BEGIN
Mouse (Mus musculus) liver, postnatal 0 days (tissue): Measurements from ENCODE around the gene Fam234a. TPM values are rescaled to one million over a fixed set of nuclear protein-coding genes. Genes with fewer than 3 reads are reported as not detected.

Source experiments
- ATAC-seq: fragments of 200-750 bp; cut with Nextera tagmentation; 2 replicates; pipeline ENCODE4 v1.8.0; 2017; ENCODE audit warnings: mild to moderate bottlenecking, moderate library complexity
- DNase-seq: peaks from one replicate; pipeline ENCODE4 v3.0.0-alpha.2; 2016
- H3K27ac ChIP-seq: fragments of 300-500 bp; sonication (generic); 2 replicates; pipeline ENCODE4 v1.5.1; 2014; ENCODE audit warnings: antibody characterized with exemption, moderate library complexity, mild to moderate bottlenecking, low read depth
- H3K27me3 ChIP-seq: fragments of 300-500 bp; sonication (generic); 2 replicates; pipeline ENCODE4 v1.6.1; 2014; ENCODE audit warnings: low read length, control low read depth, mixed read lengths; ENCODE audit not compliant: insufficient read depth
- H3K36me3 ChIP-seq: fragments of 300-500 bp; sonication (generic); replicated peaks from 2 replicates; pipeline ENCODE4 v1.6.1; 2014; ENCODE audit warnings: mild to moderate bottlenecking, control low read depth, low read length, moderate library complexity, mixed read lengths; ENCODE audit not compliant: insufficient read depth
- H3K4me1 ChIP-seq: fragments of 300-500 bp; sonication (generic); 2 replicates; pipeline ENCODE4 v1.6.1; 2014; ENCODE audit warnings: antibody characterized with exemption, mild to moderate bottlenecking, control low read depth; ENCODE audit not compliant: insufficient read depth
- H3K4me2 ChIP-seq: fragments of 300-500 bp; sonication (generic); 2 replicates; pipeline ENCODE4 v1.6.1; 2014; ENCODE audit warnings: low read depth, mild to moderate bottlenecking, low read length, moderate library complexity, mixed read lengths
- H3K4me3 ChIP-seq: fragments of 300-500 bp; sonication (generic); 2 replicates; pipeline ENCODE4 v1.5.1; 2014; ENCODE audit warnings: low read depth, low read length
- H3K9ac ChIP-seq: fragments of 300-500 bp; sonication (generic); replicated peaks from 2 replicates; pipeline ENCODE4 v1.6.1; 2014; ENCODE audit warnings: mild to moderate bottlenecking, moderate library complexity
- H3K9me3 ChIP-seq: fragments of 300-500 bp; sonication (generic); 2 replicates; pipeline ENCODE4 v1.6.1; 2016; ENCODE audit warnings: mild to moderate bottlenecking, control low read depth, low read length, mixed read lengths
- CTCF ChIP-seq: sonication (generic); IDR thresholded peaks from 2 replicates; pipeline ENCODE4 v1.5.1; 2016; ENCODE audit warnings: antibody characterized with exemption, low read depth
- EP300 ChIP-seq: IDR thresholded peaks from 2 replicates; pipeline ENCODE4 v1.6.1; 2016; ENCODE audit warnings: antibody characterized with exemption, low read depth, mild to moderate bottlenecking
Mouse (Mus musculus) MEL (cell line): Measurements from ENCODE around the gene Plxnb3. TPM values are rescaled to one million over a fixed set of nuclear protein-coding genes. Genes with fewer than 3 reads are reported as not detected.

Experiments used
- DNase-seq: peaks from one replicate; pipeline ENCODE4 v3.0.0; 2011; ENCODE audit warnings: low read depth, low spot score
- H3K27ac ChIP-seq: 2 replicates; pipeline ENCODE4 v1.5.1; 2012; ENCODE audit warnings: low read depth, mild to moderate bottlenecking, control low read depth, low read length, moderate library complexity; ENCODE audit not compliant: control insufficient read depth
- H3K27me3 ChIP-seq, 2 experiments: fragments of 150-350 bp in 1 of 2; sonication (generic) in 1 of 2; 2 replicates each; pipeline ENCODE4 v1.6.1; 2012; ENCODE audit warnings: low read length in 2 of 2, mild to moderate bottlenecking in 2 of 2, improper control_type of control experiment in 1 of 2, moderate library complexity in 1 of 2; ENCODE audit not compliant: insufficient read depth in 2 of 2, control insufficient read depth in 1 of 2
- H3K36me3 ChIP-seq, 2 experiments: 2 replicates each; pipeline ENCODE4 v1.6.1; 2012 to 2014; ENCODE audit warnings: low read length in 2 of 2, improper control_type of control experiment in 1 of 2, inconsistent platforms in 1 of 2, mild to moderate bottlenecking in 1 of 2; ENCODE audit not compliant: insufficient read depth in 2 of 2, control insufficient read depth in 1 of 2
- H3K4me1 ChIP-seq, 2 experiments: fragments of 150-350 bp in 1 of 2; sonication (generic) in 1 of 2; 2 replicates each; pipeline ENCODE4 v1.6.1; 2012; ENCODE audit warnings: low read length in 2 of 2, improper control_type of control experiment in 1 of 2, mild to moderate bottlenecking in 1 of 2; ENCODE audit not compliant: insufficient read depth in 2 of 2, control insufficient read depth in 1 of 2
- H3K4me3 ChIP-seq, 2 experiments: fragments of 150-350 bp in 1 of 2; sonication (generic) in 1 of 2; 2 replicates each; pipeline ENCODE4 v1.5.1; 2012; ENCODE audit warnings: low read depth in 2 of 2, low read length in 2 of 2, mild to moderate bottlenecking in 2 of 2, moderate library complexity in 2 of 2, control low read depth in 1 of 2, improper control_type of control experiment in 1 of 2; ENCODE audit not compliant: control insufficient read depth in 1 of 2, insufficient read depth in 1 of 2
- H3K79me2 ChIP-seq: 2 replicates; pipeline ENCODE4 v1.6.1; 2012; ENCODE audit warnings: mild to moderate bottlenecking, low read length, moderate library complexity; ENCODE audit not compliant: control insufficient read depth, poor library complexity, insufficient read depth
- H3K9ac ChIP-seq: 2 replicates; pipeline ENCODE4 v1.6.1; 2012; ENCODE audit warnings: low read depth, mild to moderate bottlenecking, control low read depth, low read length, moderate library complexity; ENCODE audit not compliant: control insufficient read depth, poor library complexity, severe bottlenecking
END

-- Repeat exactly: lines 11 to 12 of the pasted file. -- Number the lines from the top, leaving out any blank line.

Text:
- H3K9ac ChIP-seq: fragments of 300-500 bp; sonication (generic); replicated peaks from 2 replicates; pipeline ENCODE4 v1.6.1; 2014; ENCODE audit warnings: mild to moderate bottlenecking, moderate library complexity
- H3K9me3 ChIP-seq: fragments of 300-500 bp; sonication (generic); 2 replicates; pipeline ENCODE4 v1.6.1; 2016; ENCODE audit warnings: mild to moderate bottlenecking, control low read depth, low read length, mixed read lengths